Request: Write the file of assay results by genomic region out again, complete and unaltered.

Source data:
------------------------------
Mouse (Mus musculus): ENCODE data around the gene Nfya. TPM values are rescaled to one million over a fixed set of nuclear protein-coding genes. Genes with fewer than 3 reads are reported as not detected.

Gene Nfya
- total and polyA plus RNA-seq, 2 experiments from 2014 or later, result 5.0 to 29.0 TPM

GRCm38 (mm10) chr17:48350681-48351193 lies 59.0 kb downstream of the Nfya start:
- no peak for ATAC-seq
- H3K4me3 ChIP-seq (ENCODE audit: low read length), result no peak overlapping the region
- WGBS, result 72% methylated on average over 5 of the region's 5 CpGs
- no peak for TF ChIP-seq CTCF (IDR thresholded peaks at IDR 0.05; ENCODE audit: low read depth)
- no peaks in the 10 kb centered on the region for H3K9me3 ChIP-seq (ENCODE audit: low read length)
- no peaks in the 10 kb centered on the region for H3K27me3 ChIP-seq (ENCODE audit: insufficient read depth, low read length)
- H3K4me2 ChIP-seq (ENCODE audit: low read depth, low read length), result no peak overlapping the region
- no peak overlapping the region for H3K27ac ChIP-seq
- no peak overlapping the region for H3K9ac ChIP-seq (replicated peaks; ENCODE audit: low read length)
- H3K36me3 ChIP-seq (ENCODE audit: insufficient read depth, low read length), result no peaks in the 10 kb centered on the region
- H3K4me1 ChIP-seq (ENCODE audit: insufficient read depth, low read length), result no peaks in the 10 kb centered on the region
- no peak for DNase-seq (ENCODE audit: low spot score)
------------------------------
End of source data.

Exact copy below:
Mouse (Mus musculus): ENCODE data around the gene Nfya. TPM values are rescaled to one million over a fixed set of nuclear protein-coding genes. Genes with fewer than 3 reads are reported as not detected.

Gene Nfya
- total and polyA plus RNA-seq, 2 experiments from 2014 or later, result 5.0 to 29.0 TPM

GRCm38 (mm10) chr17:48350681-48351193 lies 59.0 kb downstream of the Nfya start:
- no peak for ATAC-seq
- H3K4me3 ChIP-seq (ENCODE audit: low read length), result no peak overlapping the region
- WGBS, result 72% methylated on average over 5 of the region's 5 CpGs
- no peak for TF ChIP-seq CTCF (IDR thresholded peaks at IDR 0.05; ENCODE audit: low read depth)
- no peaks in the 10 kb centered on the region for H3K9me3 ChIP-seq (ENCODE audit: low read length)
- no peaks in the 10 kb centered on the region for H3K27me3 ChIP-seq (ENCODE audit: insufficient read depth, low read length)
- H3K4me2 ChIP-seq (ENCODE audit: low read depth, low read length), result no peak overlapping the region
- no peak overlapping the region for H3K27ac ChIP-seq
- no peak overlapping the region for H3K9ac ChIP-seq (replicated peaks; ENCODE audit: low read length)
- H3K36me3 ChIP-seq (ENCODE audit: insufficient read depth, low read length), result no peaks in the 10 kb centered on the region
- H3K4me1 ChIP-seq (ENCODE audit: insufficient read depth, low read length), result no peaks in the 10 kb centered on the region
- no peak for DNase-seq (ENCODE audit: low spot score)